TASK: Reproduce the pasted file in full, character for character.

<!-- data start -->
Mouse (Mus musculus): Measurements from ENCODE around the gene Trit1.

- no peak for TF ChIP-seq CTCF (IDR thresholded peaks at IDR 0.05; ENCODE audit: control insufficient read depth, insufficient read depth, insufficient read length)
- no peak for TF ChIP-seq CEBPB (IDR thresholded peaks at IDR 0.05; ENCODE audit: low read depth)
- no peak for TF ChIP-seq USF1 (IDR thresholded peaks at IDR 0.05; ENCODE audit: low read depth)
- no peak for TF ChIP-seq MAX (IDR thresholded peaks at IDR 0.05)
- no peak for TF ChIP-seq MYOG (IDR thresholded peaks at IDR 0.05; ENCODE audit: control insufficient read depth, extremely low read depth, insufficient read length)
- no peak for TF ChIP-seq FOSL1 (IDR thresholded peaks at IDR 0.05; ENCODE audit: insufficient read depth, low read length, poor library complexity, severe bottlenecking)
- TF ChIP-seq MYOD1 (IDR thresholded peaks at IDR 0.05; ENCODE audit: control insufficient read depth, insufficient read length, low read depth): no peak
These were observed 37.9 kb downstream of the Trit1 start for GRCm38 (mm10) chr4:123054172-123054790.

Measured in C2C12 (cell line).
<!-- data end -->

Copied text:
Mouse (Mus musculus): Measurements from ENCODE around the gene Trit1.

- no peak for TF ChIP-seq CTCF (IDR thresholded peaks at IDR 0.05; ENCODE audit: control insufficient read depth, insufficient read depth, insufficient read length)
- no peak for TF ChIP-seq CEBPB (IDR thresholded peaks at IDR 0.05; ENCODE audit: low read depth)
- no peak for TF ChIP-seq USF1 (IDR thresholded peaks at IDR 0.05; ENCODE audit: low read depth)
- no peak for TF ChIP-seq MAX (IDR thresholded peaks at IDR 0.05)
- no peak for TF ChIP-seq MYOG (IDR thresholded peaks at IDR 0.05; ENCODE audit: control insufficient read depth, extremely low read depth, insufficient read length)
- no peak for TF ChIP-seq FOSL1 (IDR thresholded peaks at IDR 0.05; ENCODE audit: insufficient read depth, low read length, poor library complexity, severe bottlenecking)
- TF ChIP-seq MYOD1 (IDR thresholded peaks at IDR 0.05; ENCODE audit: control insufficient read depth, insufficient read length, low read depth): no peak
These were observed 37.9 kb downstream of the Trit1 start for GRCm38 (mm10) chr4:123054172-123054790.

Measured in C2C12 (cell line).